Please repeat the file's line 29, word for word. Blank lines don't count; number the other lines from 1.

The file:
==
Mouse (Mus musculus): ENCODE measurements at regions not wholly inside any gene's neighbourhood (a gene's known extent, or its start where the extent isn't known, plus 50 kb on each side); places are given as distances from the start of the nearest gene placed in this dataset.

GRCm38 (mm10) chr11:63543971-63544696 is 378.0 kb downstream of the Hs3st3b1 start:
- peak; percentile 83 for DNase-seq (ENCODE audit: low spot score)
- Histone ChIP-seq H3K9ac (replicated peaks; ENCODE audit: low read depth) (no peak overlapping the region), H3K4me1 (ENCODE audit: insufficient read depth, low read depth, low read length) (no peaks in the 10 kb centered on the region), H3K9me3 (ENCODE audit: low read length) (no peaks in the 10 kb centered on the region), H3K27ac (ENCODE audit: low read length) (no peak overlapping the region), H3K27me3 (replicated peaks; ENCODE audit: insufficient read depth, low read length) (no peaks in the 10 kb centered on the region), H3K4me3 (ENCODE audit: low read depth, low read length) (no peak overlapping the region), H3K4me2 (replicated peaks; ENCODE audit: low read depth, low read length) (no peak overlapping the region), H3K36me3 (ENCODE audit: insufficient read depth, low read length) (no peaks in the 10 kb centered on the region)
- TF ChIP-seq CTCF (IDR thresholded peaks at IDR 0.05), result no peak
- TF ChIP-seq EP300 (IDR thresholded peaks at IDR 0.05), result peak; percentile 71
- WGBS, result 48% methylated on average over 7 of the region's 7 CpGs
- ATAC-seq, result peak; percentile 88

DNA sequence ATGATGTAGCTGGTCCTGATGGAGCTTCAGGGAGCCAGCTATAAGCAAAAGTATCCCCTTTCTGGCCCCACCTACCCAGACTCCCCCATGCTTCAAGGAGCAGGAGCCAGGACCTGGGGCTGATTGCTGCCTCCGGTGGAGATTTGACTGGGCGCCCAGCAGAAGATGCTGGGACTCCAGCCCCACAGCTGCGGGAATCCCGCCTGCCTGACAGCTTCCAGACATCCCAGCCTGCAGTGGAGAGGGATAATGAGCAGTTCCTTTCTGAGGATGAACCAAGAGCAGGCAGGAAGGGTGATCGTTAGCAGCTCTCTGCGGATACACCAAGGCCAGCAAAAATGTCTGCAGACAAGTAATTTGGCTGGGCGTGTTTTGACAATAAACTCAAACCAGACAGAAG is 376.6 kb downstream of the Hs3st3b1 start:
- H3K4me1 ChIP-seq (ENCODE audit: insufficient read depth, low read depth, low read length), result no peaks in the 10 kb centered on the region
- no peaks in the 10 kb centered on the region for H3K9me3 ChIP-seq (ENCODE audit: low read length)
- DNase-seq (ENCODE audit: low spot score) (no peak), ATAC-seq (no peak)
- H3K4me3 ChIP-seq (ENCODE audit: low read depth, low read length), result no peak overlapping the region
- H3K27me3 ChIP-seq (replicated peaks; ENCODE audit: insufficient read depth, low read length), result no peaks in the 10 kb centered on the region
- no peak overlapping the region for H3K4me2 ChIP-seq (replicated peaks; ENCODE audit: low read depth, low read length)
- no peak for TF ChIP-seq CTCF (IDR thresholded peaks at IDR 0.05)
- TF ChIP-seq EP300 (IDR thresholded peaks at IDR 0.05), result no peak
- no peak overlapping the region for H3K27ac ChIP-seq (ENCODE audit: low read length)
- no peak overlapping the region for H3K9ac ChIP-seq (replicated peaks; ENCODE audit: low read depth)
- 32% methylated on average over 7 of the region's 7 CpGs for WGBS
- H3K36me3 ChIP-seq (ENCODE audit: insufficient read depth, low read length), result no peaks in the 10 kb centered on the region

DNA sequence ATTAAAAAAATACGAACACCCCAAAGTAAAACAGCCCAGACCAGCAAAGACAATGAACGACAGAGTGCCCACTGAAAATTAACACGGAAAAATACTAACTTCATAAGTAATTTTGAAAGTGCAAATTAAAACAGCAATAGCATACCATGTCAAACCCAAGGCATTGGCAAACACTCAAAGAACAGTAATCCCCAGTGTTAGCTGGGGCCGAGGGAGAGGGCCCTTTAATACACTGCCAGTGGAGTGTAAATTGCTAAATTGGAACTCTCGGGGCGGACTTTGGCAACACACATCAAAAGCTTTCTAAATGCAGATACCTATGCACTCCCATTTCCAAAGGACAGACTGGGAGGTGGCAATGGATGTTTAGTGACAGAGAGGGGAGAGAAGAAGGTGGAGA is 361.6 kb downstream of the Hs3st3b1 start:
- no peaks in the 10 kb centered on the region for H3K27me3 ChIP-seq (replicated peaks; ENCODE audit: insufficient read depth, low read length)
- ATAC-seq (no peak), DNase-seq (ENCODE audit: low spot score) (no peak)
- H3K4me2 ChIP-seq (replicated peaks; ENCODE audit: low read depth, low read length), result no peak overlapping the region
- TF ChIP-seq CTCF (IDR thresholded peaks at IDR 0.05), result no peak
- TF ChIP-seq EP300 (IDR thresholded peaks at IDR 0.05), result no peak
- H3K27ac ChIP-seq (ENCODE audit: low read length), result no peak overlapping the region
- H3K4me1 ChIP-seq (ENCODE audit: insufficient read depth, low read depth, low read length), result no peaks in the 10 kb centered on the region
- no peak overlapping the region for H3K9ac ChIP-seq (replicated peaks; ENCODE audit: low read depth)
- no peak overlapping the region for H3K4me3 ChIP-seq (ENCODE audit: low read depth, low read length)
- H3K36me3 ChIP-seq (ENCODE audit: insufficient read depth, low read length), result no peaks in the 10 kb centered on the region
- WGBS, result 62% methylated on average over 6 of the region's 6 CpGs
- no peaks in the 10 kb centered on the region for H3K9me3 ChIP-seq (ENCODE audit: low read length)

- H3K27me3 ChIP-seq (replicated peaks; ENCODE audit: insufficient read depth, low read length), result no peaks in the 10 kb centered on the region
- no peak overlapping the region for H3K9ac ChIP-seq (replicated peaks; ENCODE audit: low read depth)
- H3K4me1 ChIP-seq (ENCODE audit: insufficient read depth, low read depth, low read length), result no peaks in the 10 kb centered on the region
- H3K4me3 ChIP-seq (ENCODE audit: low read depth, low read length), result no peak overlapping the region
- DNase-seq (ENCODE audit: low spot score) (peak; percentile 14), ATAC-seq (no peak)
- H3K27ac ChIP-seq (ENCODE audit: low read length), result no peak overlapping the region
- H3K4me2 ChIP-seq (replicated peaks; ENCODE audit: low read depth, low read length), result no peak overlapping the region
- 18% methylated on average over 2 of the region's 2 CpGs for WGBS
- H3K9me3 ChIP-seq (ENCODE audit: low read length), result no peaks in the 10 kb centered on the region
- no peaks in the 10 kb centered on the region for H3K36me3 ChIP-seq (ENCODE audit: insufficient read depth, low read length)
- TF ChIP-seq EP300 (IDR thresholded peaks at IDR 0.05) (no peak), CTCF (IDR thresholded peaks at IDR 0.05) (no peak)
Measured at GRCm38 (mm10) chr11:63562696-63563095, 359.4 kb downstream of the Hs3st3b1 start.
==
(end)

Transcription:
- H3K4me1 ChIP-seq (ENCODE audit: insufficient read depth, low read depth, low read length), result no peaks in the 10 kb centered on the region